Lake Winnipesaukee
A leisurely Lake Winnipesaukee cruise aboard the M/S Mount Washington combines well with an energetic cycling tour of Alton Bay and its hill-rich environs. (Mark Wilson / Globe Staff)

Double-take on a big lake

Email|Print|Single Page| Text size + By Marty Basch
Globe Correspondent / August 26, 2007

ALTON BAY, N.H. -- "Tickety-boo," the man sipping coffee outside the lakeside information booth said in response to my "good morning." "Well, tickety-boo to you too," I replied. "They say that in Scotland," said volunteer Vic Jones, who opened the tiny office and let us in to get a few brochures. "It means everything is OK." The expression, made popular in a Danny Kaye song for the 1958 film "Merry Andrew," set the tone for an A-OK day trip around half of New Hampshire's Lake Winnipesaukee.

The mission was simple: Combine a bicycle ride with the M/S Mount Washington, which cruises to various ports around the state's largest lake. Bike some. Boat some.

Credit for a bike-and-boat adventure goes to my partner, Jan Duprey. About a decade ago, we did a couple of multiday spring tandem rides around ski areas, pulling skis and snowboards behind us. After two frosty rides, Jan informed me we were switching to summer B&Bs. Tandem means a lot of togetherness, so this time we took a road bike each for the 30-mile spin from the summer resort town of Wolfeboro to the tourist kitsch of Weirs Beach. Board the boat to placid Alton Bay, then pedal the remaining 12 miles back to Wolfeboro.

Lake Winnipesaukee, ringed by the Ossipee Mountains, Sandwich Range, and Belknap Mountains, covers some 72 square miles and has over 200 islands. It is a summer playground filled with motorboats, sailboats, and jet skis. The beauty of the boat is seeing what was missed from a bicycle seat.

With the goal of a 12:30 p.m. Weirs Beach boat, the cycling started early from Wolfeboro's Back Bay. Solitary runners and walkers were out as we pedaled south on Route 28 (Main Street). Three wide-eyed golfers were already putting on a green. The morning sun lighted the white South Wolfeboro Meetinghouse, giving it a stately appearance. The moderately hilly route, with varying shoulder widths, was no place for novice cyclists, but fine for seasoned riders. Route 28 was wonderfully wide as it took us up to look down on the lake. But better vistas awaited.

Tiny shops like the East Village General Store made it easy to stop for cold drinks. And the 4 miles along the deliciously shaded Route 28A to Alton Bay were largely a downhill delight, though a bit bumpy at times. The road had all the signs of summer: cottages, steps to the lake, Adirondack chairs, stone walls, docks, cramped parking, and a sandy beach.

Like Wolfeboro, Alton Bay was sleepy, but a few boaters entered the town docks near a gazebo and diner. Still hours from noon, it was too soon for the enticing waterfront tastes of french fries, seafood, or ice cream. Instead, we met Jones as he was opening the information booth. Ahead, the road changed to Route 11 west with initial glorious stretches along the 5-mile arm of Alton Bay and out to the lake. Hikers were active; the parking area to 1,786-foot Mount Major was half filled with vehicles of those trekking to some of the best Lakes Region vistas.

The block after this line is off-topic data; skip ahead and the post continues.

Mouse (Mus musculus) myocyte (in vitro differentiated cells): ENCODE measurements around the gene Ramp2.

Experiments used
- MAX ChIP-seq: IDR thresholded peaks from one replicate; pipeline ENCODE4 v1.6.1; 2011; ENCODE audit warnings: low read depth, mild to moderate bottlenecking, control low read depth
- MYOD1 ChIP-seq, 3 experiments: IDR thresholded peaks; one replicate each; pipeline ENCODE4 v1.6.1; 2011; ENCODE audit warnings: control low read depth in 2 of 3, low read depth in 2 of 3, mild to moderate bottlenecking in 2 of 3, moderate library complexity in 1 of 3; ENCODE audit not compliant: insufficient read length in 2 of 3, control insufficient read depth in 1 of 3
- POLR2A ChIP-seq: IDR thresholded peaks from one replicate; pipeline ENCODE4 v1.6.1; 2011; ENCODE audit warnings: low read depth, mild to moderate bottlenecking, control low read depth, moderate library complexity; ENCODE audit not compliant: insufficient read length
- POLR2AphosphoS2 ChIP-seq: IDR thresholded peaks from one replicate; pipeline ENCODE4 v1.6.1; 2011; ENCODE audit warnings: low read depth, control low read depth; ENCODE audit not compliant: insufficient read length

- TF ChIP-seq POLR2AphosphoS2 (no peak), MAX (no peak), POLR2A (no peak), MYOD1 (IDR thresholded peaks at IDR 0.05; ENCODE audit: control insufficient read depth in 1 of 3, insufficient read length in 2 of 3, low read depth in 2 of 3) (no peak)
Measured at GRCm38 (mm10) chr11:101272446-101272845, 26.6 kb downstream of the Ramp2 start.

Route 11's shoulder sometimes became a thin white line. Serious cyclists know about "riding the white line," an expression used for hugging a narrow shoulder. With traffic picking up, the road was a tad snug at times. But a mile diversion along Scenic Drive took us by the sandy beach of Ellacoya State Park, wide expanses of lake scenery, a postage-stamp-size rocky beach, and a host of bikers, walkers, and runners enjoying the lakeside road to Gilford.

Weirs Beach and its carnival atmosphere were ahead. But first it was time to tackle the steeps. Two sharp pitches followed the marinas and Meadowbrook US Cellular Pavilion, dropping us both to quick-spinning low granny gear. To mellow out, we opted for the tree-lined and snaking Dockham Shore Road with its cottage rentals and manicured homes. A final downhill took us to Weirs Beach and its strip of shops, restaurants, and amusements.

With an hour to kill before the boat, margaritas and some appetizers at The Crazy Gringo were rewards before the M/S Mount Washington pulled in for the long line of camera-carrying passengers, including a wedding party. Cyclists boarded last, and the bicycles were easily stored in the bow.

As a jazz keyboardist tickled the keys and a buffet line emerged, we sat outside in the shade while the boat took its hourlong voyage through the Eagle Island narrows and by scores of islands, resplendent homes, and even a castle. We snoozed a tad on the cruise before disembarking in Alton Bay for the 12-mile spin back to Wolfeboro along the same roads.

The Wolfeboro docks by Cate Park were busy as weekenders ordered Italian ices and ice cream to consume along the water. We headed for the Wolfetrap, an airy bar and grill, to toast the end of our trip. It was so tickety-boo.

Marty Basch, a New Hampshire-based writer and author of "The White Mountain Ride Guide" (Top of the World Communications, 2007), can be reached at

If You Go

M/S Mount Washington Weirs Beach
Runs through Oct. 28 with seasonal stops in Weirs Beach, Center Harbor, Meredith, Alton Bay, and Wolfeboro.
The schedule changes, so check the website.
Fares: 2 1/2 hours, adults $25, children 4-12 $12, under 4 free; two hours, adults $22, children $12.

New Hampshire Department of Transportation's Bureau of Rail and Transit
Free bicycle maps of the seven regions in New Hampshire, including the Lakes Region.

Lakes Region Association
Information, events, and vacation guides.

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